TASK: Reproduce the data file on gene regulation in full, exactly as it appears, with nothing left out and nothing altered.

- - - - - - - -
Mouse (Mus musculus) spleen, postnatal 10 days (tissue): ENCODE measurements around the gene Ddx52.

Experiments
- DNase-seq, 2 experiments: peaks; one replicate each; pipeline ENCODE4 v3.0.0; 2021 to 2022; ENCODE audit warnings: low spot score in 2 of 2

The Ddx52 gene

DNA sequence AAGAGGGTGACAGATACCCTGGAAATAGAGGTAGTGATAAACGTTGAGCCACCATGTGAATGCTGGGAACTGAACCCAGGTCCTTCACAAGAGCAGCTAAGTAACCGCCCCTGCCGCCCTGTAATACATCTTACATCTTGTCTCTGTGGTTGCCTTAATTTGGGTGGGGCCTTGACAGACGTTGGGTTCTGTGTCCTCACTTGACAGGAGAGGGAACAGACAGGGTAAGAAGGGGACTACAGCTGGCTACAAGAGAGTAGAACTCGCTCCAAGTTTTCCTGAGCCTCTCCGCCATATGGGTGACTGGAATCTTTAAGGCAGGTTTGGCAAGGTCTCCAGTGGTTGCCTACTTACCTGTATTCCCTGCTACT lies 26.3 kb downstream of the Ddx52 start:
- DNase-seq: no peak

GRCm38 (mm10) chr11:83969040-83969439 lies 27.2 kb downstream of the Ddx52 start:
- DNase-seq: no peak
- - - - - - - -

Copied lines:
Mouse (Mus musculus) spleen, postnatal 10 days (tissue): ENCODE measurements around the gene Ddx52.

Experiments
- DNase-seq, 2 experiments: peaks; one replicate each; pipeline ENCODE4 v3.0.0; 2021 to 2022; ENCODE audit warnings: low spot score in 2 of 2

The Ddx52 gene

DNA sequence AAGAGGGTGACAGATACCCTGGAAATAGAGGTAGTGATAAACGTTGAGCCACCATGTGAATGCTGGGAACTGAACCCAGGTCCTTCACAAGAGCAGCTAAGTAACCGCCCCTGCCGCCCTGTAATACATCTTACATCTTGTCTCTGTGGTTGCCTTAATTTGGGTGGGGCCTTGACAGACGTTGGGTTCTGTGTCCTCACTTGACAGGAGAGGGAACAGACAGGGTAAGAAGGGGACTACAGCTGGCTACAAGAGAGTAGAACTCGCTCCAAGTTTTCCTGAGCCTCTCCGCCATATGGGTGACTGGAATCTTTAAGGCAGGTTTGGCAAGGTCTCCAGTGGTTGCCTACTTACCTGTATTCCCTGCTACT lies 26.3 kb downstream of the Ddx52 start:
- DNase-seq: no peak

GRCm38 (mm10) chr11:83969040-83969439 lies 27.2 kb downstream of the Ddx52 start:
- DNase-seq: no peak